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US Wildfires rage in California as residents scramble without power

15:33  10 october  2019
15:33  10 october  2019 Source:   cbsnews.com

California adds new rules for planned power shutoffs under laws signed by Newsom

  California adds new rules for planned power shutoffs under laws signed by Newsom Gov. Gavin Newsom signed legislation Wednesday to tighten the rules for utility power shutoffs as California grapples with more frequent planned outages when potentially dangerous wildfire conditions exist.The new requirements call for investor-owned utilities to create plans to lessen the effects of outages on customers with sensitive medical needs and notify all emergency responders, healthcare providers and public safety groups within an outage area. The laws are among roughly two dozen bills related to wildfires that Newsom has signed into law this year.

California Department of Forestry and Fire Protection Chief Ken Pimlott called the Northern California wildfires , "a serious, critical and catastrophic event." Tens of thousands of residents have also been left without power as a result of fires destroying infrastructure. Smoke and ash from the fires has

California wildfires : Three major blazes — Camp, Woolsey and Hill fires — are raging across California . Our live coverage of the California wildfires has ended. Go here or scroll through the posts below to read Residents refused to leave because they were afraid they wouldn't be able to

California faces a critical fire danger Thursday morning, as at least a half dozen wildfires burn across the state. Forecasters say high winds and low humidity are only increasing the risk.

Swaying trees and power lines would increase the wildfire threat — if the power wasn't already cut. But on Wednesday, the weather conditions prompted the state's largest power utility, PG&E, to preemptively shut off electricity to more than 700,000 customers.

California power outage: What happens when the lights go out

  California power outage: What happens when the lights go out Power to hundreds of thousands of homes and businesses is expected to go out, affecting millions of people in California, starting early Wednesday. Pacific Gas and Electric Co. said a forecast of extreme wind and dry weather has created fire danger of an unprecedented scope, prompting it to initiate the largest preventive outage in state history to reduce the risk of wildfires sparked by faulty power lines. require(["medianetNativeAdOnArticle"], function (medianetNativeAdOnArticle) { medianetNativeAdOnArticle.getMedianetNativeAds(true); }); Here are some questions and answers about the outage.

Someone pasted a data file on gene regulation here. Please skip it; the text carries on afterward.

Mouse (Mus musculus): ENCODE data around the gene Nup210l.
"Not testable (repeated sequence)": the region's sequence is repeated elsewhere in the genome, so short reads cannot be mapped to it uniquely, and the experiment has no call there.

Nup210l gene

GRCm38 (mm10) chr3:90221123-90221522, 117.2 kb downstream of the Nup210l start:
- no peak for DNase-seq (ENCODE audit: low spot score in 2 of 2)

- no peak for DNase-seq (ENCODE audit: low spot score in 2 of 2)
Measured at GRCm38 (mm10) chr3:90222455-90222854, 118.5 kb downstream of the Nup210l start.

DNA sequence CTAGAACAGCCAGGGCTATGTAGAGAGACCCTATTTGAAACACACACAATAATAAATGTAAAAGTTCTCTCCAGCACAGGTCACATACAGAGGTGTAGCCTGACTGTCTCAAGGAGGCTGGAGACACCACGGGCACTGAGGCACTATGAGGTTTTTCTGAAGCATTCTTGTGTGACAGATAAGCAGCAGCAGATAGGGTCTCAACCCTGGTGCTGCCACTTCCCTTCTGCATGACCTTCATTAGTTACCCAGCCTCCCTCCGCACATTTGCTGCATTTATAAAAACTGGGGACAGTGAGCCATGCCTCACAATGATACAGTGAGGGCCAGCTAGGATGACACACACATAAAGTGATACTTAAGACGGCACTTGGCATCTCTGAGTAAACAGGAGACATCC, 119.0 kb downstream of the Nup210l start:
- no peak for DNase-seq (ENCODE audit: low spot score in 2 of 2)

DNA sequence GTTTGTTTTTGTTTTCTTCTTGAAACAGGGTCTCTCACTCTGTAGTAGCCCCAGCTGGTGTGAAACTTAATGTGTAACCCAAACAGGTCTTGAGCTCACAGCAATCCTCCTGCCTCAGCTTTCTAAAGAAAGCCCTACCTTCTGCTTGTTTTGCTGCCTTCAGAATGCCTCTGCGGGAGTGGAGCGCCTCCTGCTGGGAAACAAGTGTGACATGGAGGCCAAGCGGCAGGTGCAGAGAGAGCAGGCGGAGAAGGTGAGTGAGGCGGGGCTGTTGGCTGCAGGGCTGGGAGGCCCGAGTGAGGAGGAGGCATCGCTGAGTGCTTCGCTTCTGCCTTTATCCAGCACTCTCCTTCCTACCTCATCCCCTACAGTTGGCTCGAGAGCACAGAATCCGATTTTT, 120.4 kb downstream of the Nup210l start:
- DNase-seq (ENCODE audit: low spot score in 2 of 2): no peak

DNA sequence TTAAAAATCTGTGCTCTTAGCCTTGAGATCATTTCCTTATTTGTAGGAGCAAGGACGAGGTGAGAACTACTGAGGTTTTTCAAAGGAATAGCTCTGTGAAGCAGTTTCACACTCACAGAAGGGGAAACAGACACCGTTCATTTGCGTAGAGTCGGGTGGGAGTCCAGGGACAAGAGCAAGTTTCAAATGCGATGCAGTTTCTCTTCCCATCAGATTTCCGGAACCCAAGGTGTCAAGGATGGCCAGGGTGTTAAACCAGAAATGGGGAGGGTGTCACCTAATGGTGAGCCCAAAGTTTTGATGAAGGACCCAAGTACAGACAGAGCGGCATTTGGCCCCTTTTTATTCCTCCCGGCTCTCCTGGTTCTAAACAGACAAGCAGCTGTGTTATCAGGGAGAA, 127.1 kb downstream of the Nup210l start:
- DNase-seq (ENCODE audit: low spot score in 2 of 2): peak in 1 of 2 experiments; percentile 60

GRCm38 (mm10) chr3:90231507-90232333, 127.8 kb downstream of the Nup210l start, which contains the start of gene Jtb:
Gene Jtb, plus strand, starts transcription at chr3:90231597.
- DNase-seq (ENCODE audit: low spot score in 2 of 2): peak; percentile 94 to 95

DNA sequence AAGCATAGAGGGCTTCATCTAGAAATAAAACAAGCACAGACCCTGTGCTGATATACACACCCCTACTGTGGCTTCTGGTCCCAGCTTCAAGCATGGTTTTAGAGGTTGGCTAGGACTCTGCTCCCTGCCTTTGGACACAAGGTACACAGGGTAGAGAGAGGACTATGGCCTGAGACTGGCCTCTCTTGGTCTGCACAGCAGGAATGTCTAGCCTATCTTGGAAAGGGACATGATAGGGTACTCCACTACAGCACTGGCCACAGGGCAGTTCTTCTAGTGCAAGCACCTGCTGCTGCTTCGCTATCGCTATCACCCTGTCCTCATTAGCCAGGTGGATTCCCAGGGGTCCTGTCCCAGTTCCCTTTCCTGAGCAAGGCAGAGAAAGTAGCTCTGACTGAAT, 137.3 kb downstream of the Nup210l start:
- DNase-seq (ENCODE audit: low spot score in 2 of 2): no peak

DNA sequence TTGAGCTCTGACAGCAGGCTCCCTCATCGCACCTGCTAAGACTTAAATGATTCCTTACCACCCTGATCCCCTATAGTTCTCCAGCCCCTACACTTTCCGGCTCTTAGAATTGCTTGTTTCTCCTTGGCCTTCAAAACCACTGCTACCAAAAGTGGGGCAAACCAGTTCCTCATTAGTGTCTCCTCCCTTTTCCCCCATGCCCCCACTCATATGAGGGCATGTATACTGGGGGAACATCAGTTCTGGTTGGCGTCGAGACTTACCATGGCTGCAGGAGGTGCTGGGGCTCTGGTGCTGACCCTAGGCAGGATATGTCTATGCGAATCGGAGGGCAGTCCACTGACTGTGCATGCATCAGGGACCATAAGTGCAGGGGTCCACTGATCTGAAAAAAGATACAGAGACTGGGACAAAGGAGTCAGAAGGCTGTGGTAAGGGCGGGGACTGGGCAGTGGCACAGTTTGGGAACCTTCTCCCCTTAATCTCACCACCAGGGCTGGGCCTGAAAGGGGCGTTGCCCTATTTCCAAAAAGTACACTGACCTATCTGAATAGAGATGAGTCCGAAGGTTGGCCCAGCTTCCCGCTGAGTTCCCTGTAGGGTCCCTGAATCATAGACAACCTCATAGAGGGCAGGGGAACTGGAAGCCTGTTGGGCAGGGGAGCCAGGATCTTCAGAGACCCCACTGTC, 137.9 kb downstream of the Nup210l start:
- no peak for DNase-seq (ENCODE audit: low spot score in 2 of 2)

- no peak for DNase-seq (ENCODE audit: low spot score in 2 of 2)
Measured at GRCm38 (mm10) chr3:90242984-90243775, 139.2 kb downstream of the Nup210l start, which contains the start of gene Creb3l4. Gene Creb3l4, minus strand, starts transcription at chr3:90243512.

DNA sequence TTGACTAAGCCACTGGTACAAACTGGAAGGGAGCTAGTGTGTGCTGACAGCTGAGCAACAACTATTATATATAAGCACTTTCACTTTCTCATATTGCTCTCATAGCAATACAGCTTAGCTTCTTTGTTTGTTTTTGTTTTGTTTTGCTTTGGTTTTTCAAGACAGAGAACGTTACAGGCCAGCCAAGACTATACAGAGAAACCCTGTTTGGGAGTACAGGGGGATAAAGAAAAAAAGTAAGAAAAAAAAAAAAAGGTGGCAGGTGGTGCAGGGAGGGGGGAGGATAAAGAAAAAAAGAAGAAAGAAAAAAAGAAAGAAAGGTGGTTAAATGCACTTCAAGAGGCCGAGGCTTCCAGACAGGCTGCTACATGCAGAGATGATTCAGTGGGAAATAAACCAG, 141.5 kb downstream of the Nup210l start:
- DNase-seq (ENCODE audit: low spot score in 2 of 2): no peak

Week-old wildfire in southern California is one of 2,500 to flare up in state this year, as authorities struggle to contain blazes during ‘extreme to exceptional drought’.

美 캘리포니아 산불 2주째 확산 Wildfires in California continue to rage on and have pushed towards prosperous coastal cities. Authorities ordered residents in parts of

Ron Blasingame, a resident who's trying to cope with the blackout, said he's regretting not buying a generator.

"They're gone," he said. "Nobody has those."

a sunset over a fire: Wildfires rage in California© Provided by CBS Interactive Inc. Wildfires rage in California

Blasingame said PG&E hasn't been doing its job to keep its infrastructure safe. "They haven't cleared the brush from their lines, but they want to pay dividends and give their executives money," he said. "It's a public utility — we're paying for that."

"What's your message to PGE?" asked CBS News national correspondent Jonathan Vigliotti.

"Do your job," Blasingame said. "Protect the public."

Many residents waited in long lines to fill their gas tanks, before the pumps lost electricity and shut down.

a car parked on the side of a road: California residents wait in long lines to fill gas tanks© Provided by CBS Interactive Inc. California residents wait in long lines to fill gas tanks

Barry Friedman's home improvement store lost power, but he managed to keep it open by guiding customers by flashlight to purchase goods.

"There's a lot of people coming in here," Vigliotti said. "Is it fair to say some of them were caught off guard by this?"

"Oh for sure…" Friedman responded. "Unfortunately, we've run out of some of those products that they need."

Debbie Medina relies on her CPAP machine and oxygen generators to stay alive, and her condition prevents her from getting to community centers. "What are you going to do with people like myself?" she asked. "Because I know I'm not the only one."

Fixing this problem will cost a lot of money: PG&E said putting existing overhead lines in fire threat areas underground could cost as much as $110 billion.

After power is restored to large swath of California, PG&E claims shut-off prevented wildfires .
Utility says downed power lines could have been fire risk as infuriated governor called on state regulators to investigate the intentional outage.Pacific Gas & Electric, the state’s largest utility, shut down power in stages last week to nearly 1 million customers in a ring around the Bay Area, from wine country to near the Oregon border, and as far east as several Sierra Nevada counties.

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